What does Pride mean to you?

Spartanburg Pride Festival 2018 M with tail

My daughter isn’t always a fan of the march, but she loves dancing, dressing up and loving on all of the beautiful people she meets.

I began attending Pride festivals in Spartanburg around 2014 maybe. By brother had come out several times over the previous ten years (first as lesbian then trans) and we had all kind of rallied around him the best way we knew how.

I had never been involved in LGBTQ activism before that. I always accepted and affirmed those who were LGBTQ+, I just never felt the need to step out of my own closet to speak up. I am a bisexual / queer cis-gender woman. For all intents and purposes I was “invisible” within this community.

And that was fine with me. I really don’t enjoy being in the spotlight. This invisibility allowed me to live a relatively simple life. Except when it didn’t. After all, I would date women on occasion. But, I married my husband and so continued to live as a queer person who was perceived as straight.

I never really came out until 2018 at 41 years old. But this isn’t about that. What gave me the courage and motivation to continue my coming out was Pride and standing in my power as a human who had an opportunity to facilitate change.

Pride means so many things to so many people. Some enjoy the fun, accepting atmosphere. Others use it as a platform from which to bring to light injustice and courage. Still others find it as a source of comfort in a world that may treat them as “less” every other day of the year.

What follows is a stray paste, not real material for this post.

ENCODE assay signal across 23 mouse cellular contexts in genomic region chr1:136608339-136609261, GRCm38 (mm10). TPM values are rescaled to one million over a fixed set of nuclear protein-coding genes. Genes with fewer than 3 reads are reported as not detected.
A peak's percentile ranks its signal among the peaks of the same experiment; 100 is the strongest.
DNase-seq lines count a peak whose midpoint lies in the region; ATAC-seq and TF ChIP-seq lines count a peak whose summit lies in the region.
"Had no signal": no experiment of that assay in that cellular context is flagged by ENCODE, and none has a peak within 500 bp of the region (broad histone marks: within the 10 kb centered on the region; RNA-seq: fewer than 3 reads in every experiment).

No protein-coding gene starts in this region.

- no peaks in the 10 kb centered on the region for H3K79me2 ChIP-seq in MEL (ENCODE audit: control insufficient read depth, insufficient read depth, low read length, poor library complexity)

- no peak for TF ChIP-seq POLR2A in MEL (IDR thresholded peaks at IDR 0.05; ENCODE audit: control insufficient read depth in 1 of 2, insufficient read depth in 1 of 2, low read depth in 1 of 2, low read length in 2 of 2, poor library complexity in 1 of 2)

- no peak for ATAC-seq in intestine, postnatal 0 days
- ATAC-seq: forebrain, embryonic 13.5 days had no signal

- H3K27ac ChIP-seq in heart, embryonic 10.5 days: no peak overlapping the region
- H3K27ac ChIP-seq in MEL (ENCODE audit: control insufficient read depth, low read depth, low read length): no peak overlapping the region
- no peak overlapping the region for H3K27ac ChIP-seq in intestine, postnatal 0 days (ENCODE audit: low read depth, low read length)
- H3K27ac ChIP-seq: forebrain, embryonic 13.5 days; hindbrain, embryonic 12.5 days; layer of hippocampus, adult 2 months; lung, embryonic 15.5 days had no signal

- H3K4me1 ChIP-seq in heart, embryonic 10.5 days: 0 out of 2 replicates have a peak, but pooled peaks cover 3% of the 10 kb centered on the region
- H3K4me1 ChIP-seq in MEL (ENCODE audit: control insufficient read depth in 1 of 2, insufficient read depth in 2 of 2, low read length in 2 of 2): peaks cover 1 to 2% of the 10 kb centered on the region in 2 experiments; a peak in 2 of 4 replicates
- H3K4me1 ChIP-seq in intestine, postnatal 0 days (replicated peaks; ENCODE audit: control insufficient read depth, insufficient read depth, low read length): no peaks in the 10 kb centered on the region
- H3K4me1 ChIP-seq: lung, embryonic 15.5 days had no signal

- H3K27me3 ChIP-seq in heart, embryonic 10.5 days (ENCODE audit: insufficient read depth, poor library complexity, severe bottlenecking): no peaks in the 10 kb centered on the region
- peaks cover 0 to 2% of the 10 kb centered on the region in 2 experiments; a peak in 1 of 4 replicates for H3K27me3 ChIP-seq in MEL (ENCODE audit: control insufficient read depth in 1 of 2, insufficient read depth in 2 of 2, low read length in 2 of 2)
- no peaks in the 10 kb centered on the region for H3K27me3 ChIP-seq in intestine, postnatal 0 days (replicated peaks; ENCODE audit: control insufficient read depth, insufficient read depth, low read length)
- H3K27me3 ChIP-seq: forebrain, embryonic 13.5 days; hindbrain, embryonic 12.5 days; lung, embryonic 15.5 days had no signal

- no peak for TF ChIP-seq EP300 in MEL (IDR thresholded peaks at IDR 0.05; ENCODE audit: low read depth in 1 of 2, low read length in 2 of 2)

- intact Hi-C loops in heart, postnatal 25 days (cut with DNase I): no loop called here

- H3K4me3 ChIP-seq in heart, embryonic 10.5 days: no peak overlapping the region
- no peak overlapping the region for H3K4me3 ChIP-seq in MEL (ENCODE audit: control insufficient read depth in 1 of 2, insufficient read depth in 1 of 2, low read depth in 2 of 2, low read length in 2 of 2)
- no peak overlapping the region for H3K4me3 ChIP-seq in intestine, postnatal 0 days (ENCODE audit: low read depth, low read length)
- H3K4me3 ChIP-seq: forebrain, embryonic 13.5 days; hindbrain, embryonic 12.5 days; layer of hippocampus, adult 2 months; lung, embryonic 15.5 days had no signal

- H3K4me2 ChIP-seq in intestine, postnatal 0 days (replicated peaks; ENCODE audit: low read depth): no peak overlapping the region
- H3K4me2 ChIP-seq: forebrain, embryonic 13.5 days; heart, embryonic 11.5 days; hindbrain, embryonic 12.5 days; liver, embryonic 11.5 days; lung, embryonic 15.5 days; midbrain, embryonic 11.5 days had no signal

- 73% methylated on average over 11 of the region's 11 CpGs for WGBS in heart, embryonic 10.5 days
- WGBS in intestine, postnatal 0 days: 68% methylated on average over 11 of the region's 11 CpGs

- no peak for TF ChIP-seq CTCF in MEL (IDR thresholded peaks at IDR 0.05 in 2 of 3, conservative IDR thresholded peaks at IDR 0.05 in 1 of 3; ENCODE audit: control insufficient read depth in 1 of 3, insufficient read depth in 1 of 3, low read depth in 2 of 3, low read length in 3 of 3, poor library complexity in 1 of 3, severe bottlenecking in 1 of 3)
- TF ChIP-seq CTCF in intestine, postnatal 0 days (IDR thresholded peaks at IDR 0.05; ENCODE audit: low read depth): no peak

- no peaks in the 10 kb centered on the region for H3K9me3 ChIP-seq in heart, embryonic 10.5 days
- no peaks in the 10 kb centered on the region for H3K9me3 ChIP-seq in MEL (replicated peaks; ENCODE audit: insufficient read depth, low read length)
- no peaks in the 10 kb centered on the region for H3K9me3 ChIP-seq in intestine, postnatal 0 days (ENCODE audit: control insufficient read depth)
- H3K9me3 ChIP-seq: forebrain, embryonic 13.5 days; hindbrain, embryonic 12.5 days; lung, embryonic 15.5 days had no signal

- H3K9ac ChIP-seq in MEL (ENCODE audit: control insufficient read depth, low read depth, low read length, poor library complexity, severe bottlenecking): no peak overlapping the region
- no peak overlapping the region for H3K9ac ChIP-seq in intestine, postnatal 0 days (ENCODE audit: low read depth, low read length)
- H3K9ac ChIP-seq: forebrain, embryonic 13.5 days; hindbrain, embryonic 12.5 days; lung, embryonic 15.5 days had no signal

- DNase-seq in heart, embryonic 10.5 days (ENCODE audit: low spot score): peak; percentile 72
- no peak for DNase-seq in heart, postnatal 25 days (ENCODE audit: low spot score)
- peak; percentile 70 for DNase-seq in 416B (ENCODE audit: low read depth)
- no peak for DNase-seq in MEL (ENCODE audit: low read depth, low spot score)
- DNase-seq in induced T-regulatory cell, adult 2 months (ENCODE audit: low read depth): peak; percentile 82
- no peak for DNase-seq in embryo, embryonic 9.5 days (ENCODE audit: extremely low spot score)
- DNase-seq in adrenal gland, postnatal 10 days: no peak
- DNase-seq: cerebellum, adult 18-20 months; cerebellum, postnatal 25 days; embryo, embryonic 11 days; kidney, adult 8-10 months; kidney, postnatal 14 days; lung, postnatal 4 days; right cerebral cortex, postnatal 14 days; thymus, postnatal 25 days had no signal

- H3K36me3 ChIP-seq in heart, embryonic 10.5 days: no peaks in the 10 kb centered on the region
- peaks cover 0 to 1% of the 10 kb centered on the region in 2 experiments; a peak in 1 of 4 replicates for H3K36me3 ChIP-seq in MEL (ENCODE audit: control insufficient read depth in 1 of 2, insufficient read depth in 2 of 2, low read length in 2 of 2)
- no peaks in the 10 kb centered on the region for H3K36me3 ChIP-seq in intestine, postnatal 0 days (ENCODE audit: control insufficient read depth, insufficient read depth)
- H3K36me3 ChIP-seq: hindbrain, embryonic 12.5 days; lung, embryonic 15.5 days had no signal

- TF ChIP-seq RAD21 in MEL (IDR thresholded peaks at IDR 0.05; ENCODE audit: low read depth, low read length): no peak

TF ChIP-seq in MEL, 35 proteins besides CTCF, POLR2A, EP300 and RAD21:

For me I think it’s about community and visibility, but also tremendous opportunity. Having that place where you can find your people and build your community. Getting involved in a more activist-type roll allowed me to see the benefit in being visible as queer. I had an opportunity to set an example for my kids and grandchild, show support to my queer family members and be a source of strength for those who may not have found it in themselves yet. I’ve been blessed with the opportunity to symbolize something other and to help others see that not conforming might be exactly what you were born to do.

If you can see it, then you can do it.

I’m proud of who I am and all I’ve done. Not because I am queer, but because we should all be proud. I want people to see me being proud of ALL of me so that they might also find that pride inside of themselves and follow it out into a community that loves them.